Heartworm (Dirofilaria immitis) is a type of nematode. Heartworm causes a potentially fatal disease called, unsurprisingly, heartworm disease. Many types of mammals can get heartworm, including dogs, cats, wolves, foxes, ferrets, sea lions, and humans.

Let's follow "Bob" the heartworm through his entire life cycle.

Bob's mother "Phyllis" lived in the right ventricle of the heart of a Yorkshire Terrier. Phyllis was lucky to end up living in a dog. Dogs allow heartworms to progress unimpeded through their complete life cycle. If Phyllis had ended up in a cat, for example, her chances of successfully giving birth to Bob would have been much smaller.

Phyllis gave birth to Bob about six months after she arrived in her host dog. Bob was born alive (viviparous) as a microfilarium, his first stage of development. As a microfilarium, Bob looked like a headless snake, though far smaller. Stretched out, Bob was about as long as thirty canine blood cells laid end-to-end.

Bob circulated through the terrier's bloodstream as a microfilarium for a while. Then, by chance, a female mosquito landed on Bob's host dog, penetrated the dog's skin with her proboscis, and ingested some of the dog's blood... along with our hero Bob. (This mosquito couldn't have been a male mosquito, by the way, since male mosquitos do not have mouth parts suitable for biting animals. Male mosquitos feed exclusively on the nectar of flowers.)

Bob was well equipped for this turn of events. In fact, he was counting on it. Mosquitos are the transmission vector for heartworms. That is, mosquitos are the means by which heartworms are transmitted from host animal to host animal.

Once in the mosquito, Bob migrated to the mosquito's Malpighian tubules. Malpighian tubules clean an insect's blood and deposit waste into its hindgut for excretion. (Bob also could have been perfectly happy in the mosquito's salivary glands.)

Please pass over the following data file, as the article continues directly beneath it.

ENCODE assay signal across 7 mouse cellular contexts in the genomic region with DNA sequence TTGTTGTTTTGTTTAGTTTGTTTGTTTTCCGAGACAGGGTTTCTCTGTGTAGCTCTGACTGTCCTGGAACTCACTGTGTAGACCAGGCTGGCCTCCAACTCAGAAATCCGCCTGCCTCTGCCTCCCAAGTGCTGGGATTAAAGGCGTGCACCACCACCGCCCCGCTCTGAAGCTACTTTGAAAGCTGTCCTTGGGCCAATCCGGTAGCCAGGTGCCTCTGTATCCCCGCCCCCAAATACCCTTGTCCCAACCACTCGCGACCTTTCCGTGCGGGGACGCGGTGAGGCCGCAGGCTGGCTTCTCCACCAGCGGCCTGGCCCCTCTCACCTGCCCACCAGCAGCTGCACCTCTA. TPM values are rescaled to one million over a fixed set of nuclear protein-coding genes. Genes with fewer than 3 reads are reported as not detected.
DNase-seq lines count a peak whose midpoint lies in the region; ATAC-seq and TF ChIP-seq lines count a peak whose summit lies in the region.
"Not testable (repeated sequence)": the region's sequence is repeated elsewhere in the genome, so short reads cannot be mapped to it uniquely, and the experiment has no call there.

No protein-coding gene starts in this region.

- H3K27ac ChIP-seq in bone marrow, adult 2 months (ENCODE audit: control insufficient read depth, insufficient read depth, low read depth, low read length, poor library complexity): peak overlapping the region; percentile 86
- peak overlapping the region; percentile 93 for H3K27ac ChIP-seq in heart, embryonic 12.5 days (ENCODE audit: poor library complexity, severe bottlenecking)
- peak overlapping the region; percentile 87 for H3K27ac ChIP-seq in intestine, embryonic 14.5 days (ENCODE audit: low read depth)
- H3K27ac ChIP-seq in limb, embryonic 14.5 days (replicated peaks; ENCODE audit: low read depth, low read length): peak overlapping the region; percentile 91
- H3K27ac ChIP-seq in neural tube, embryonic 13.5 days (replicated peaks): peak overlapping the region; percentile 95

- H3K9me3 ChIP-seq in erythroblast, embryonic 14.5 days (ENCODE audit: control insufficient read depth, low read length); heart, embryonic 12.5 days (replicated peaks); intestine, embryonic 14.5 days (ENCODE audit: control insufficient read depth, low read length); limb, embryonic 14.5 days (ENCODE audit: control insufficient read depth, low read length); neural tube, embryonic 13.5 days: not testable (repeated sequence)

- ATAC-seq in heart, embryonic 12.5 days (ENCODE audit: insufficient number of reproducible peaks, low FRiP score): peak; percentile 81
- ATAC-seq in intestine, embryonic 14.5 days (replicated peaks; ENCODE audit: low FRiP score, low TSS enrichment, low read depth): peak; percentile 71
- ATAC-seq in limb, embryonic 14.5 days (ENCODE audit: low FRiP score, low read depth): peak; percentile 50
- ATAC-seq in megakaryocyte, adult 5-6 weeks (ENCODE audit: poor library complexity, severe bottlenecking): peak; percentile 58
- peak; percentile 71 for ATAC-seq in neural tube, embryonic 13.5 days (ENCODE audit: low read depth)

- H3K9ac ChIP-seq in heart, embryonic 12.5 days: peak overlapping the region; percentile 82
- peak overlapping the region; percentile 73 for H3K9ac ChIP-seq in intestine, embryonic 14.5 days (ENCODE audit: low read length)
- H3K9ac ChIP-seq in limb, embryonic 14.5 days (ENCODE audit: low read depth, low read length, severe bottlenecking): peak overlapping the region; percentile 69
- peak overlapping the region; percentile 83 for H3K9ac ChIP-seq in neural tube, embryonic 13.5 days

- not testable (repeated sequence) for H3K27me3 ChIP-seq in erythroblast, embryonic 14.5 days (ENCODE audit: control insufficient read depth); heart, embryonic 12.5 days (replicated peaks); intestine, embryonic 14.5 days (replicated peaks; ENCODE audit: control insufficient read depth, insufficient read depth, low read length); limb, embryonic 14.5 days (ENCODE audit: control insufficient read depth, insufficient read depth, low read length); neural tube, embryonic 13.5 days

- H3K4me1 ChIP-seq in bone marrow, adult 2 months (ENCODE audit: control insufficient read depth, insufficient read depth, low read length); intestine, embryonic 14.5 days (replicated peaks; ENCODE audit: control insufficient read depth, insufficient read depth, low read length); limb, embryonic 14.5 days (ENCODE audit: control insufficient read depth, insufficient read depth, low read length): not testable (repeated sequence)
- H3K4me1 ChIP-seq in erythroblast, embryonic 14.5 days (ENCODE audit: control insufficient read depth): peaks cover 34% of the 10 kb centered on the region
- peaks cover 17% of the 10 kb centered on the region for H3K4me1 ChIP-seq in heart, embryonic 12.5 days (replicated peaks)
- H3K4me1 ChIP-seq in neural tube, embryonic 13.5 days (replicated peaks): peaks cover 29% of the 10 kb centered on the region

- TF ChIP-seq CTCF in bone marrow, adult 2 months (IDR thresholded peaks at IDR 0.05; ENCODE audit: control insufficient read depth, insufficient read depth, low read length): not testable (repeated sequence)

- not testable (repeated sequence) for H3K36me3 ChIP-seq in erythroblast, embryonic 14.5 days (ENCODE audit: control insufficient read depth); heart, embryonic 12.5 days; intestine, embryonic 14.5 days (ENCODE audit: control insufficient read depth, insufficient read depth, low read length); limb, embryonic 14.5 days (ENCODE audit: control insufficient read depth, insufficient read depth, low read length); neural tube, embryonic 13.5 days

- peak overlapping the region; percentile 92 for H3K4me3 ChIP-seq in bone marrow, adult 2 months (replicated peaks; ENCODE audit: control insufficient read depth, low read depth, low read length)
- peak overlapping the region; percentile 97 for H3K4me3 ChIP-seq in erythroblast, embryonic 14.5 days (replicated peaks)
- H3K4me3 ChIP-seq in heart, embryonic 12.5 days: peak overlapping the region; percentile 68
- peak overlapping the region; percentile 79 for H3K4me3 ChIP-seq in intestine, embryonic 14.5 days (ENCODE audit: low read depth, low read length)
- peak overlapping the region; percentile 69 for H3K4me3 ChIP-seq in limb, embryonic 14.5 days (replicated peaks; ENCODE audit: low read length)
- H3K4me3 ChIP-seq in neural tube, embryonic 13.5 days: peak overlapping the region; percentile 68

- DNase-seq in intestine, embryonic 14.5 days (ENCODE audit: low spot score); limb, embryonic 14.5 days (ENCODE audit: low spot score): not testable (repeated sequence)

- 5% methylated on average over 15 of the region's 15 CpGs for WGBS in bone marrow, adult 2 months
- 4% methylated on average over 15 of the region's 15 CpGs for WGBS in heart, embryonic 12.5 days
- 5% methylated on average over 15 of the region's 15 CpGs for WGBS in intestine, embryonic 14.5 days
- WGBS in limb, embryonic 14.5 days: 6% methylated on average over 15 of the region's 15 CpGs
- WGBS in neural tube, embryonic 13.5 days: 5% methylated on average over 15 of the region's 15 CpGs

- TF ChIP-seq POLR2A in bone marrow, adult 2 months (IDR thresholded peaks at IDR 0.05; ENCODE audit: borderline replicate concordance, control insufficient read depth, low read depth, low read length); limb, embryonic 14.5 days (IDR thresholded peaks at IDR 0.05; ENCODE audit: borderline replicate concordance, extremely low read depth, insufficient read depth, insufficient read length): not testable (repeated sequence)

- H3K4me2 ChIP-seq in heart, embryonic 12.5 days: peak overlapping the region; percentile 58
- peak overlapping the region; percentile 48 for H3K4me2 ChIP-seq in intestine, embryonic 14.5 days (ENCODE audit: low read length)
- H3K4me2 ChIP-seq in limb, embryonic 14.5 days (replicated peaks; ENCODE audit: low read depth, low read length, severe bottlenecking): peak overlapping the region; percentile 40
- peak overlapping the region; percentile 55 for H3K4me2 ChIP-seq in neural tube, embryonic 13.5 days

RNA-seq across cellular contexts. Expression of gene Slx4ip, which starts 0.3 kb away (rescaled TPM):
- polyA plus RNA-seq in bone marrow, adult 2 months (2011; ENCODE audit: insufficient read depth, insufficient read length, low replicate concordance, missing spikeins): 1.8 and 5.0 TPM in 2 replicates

Heartworm development in the mosquito is temperature sensitive, requiring two weeks of temperatures at or above 80º F (27º C). A fortnight of warm weather later, Bob had transformed himself from a microfilarium into a larva. As a larva, Bob was shaped more like a grain of rice than a snake, though he still was tiny. He was now in his infective stage, ready to be transmitted to a new host.

The mosquito, feeling peckish once more, landed on the back of a yet-uninfected German Shepherd. In the process of drawing the German Shepherd's blood, the mosquito spat Bob into the small wound she created in the German Shepherd's back.

Bob flowed through the German Shepherd's bloodstream until he reached its pulmonary artery, which is the major vessel that supplies the lungs with blood. Bob attached himself there and began to grow. Within two months after Bob's arrival in his German Shepherd host, Bob had transformed himself into his adult form, which resembled nothing so much as cooked angel hair pasta. As a male heartworm, Bob was a little smaller than the average female heartworm his age. He also had the coiled tail that is characteristic of male heartworms. (Female tails are straight.)

As time went by, twenty other heartworms also infected the German Shepherd and set up their own homesteads in its heart and pulmonary artery. As a result, the German Shepherd became lethargic and acquired a chronic cough. It became anemic, its breathing became labored, its abdomen swelled, and it drank an excessive amount of water.

The German Shepherd's owners were concerned and took it to the veterinarian. The vet gave the correct diagnosis: heartworm disease. To combat its infestation, the German Shepherd was given the arsenical compound thiacetarsamide sodium intravenously, which killed Bob and all his fellow adult heartworms within a month or so. After the adult heartworms were dead, the German Shepherd was given another type of drug that killed the microfilaria in its bloodstream, leaving it completely free of heartworm infestation.

The German Shepherd was lucky to survive such an extensive heartworm infestation. Dead heartworms often clog a dog's veins and arteries, leading to stroke or sudden death.

At the time of his death, Bob was about as large as a heartworm can grow: ten inches long (twenty-five centimeters).

Hawcroft, Tim. The Howell Book of Cat Care. New York: Macmillan, 1991.

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